Why is the higher ed textbook industry still alive?
An investigation for why the college textbook ecosystem continues to defy death.
In the last 10 years, major content-related industries have been disturbed by disruptive improvements. Netflix brought down Blockbuster, and it is now chiseling away at the movie, cable programming, and production industry. What Netflix did to the movie industry, the iPod and iTunes did to the music industry.
Despite these advances, no David has yet to slay the Goliath that is the college textbook industry. Its antiquated roots stay strong—and largely, the textbook industry has remained unchanged over the last 25 years. Sure, publishers have made incremental improvements in their technology to keep up with the digital age, but their primary goal of pre-producing print has endured. (I contend that their minimal improvements are only sustainable for a finite amount of time, but perhaps I’m getting ahead of myself.)
By and large, the textbook industry continues to have a corner on the market because it is so consolidated. Five major textbook publishers control a vast majority of the marketplace. Their massive infrastructure means that prices are forced to remain high in order to sustain the high overhead. Nothing is putting downward price pressures on these giants to force them into adopting transformational ways of thinking.
And so we must ask ourselves the question: Why is the higher ed textbook industry still alive?
Because publishers keep prices high.
Major publishers have put barriers in place in order to counteract the used book market. Once Amazon and other online used book re-sellers emerged, the market expanded. No longer were students limited to a handful of pre-owned textbook copies in the campus bookstore. Now, any student in the country can sell it to you at a discounted price.
To counteract this national garage sale phenomenon, publishers now release new editions every 2-3 years that students are forced to buy so that these used books aren’t an option. (If they are, used copies are limited.)
These textbook bullies rope students in by bundling books with required homework software (with unique codes) that force pupils to buy new instead of used. The only way to gain access to the software platform is to purchase a new book with an access code. For those of you a few years removed from college - it is true - kids actually have to PAY to do their homework now! This keeps money in the publishers’ pockets… not the student’s.
With tactics like this, it’s no wonder that people are asking the question, “Why is the higher ed textbook industry still alive?”
Because there is little-to-no consumer control in their market.
In the domineering textbook world, there is no consumer control. Other industries are unable to get away with the same highway robbery. Consider Proctor and Gamble: If they decided to raise the price of Tide 1,000% in the next year, consumers could simply choose to purchase another brand of laundry detergent. This forces companies to keep prices low in order to be competitive.
The same control doesn’t exist in the textbook world because the end purchaser - the student - is not the decision maker as to which book will be used for class. A faculty member makes the call, then students are forced to comply by purchasing the assigned text.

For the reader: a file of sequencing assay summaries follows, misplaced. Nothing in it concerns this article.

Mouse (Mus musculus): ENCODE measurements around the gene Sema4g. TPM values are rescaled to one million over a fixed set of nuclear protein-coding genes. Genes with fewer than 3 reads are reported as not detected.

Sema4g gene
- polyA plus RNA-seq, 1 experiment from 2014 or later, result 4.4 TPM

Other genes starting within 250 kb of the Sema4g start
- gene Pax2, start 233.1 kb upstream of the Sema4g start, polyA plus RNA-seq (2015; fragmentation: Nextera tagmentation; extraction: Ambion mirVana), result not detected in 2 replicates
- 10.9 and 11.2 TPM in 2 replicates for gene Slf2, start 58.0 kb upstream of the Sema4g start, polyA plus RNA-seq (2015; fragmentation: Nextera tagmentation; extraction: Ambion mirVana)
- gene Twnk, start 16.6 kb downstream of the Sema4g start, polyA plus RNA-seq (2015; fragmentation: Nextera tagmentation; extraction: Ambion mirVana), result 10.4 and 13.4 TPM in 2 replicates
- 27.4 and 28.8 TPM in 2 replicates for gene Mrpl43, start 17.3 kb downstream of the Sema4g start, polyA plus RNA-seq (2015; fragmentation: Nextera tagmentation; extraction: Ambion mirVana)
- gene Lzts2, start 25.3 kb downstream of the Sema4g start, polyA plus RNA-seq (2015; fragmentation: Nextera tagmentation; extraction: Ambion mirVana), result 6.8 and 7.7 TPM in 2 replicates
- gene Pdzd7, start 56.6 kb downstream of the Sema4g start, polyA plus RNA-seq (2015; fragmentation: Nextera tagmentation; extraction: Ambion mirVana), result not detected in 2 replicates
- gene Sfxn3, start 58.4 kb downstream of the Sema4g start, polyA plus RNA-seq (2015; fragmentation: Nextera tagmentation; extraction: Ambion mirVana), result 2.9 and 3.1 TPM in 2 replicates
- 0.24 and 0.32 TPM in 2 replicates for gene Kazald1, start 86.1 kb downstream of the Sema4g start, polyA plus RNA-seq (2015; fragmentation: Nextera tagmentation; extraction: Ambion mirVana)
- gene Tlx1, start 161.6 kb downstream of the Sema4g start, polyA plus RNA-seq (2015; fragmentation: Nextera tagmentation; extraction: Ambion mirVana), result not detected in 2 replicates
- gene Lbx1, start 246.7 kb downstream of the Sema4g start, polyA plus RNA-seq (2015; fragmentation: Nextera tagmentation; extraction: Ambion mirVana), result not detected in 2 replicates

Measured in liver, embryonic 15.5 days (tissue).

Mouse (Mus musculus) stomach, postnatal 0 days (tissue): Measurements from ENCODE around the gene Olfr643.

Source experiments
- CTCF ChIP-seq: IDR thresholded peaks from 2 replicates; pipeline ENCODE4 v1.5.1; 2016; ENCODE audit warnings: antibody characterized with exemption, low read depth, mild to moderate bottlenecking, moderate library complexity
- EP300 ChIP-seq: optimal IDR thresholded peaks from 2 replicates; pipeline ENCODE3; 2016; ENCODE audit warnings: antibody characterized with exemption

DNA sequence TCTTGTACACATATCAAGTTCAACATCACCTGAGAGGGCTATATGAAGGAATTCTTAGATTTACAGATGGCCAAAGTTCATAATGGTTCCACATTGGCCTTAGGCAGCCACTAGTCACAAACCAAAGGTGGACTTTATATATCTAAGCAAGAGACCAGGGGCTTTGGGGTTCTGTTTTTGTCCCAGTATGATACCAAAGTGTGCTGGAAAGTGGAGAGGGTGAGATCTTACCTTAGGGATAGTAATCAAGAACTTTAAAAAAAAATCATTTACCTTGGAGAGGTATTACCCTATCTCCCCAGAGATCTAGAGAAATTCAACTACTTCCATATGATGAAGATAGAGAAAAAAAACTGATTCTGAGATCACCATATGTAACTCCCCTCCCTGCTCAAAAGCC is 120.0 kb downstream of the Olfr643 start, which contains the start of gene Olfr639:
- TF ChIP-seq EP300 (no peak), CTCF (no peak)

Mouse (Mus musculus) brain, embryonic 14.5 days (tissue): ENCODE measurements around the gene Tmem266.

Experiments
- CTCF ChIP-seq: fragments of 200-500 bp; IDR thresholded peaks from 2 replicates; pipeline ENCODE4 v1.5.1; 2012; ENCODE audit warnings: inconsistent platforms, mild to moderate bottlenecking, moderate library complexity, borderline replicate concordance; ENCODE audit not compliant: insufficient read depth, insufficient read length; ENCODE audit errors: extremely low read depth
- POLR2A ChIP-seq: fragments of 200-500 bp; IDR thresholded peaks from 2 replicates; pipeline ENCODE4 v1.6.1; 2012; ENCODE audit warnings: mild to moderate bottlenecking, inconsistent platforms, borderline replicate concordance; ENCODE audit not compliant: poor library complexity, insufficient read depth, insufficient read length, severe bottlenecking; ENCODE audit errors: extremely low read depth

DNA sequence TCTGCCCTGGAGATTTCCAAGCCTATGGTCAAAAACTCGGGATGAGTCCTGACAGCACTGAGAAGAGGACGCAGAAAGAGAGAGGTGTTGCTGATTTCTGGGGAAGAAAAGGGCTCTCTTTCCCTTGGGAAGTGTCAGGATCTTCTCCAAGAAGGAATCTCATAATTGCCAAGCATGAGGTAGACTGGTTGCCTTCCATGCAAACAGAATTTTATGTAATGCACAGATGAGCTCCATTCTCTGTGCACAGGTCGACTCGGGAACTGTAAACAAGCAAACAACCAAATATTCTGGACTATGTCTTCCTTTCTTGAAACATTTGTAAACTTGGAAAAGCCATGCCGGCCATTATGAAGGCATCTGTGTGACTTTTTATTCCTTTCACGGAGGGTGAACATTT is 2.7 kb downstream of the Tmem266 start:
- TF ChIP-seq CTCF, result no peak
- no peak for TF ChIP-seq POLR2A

Publishers make it easy for faculty to choose their books - providing course outlines, assignment suggestions, automatically graded quizzes, etc. Admittedly, it’s a great sales tactic. Professors are busy with research, grants, teaching, writing papers, and grad students. The easier the book is to adopt, the better. What professor wouldn’t want to save some time if it means that they can focus more on their grad students, research, academic papers, and grant writing?
Professors should maintain their academic freedom to choose what materials they want to use for their course. But there has got to be a way to lessen the burden of cost to students (many of whom choose to not purchase course materials because of their hefty price tags) while maintaining academic freedom—all the while, not creating undue time burdens for faculty. Isn’t it time that students become liberated from this ecosystem?
Because few alternatives to the textbook ecosystem exist (and those that do are difficult for faculty to adopt)
As I referenced earlier, the textbook industry has yet to be “disrupted” by the digital age like others have. I’m likely to show my age here, but I grew up watching VHS movies. DVDs beat them out in the 1990s. Even so, the improvements were incremental. The industry was disrupted when digital caught on, providing better audio and picture quality. Netflix, Amazon Prime, and Youtube destroyed the industry.
I believe that something must come along to similarly disrupt the textbook industry.
Other than the unregulated control that publishers have on the market - and the fact that the end buyer does not make the decision - there is no readily apparent reason that the textbook industry has survived as long as it has without disruption.
Quite simply, the systems that major textbook publishers have in place keep them alive. College students deserve to be liberated from the chains that bind them. As it is, they seemingly have no voice and no alternative options.
So, what will be the iTunes of the textbook industry? Whatever it is, it will be welcomed with open arms by students being spared hundreds of dollars in textbook costs.
It’s time that we slay the higher ed textbook giant, and emerge into a new era of common sense and cost savings.
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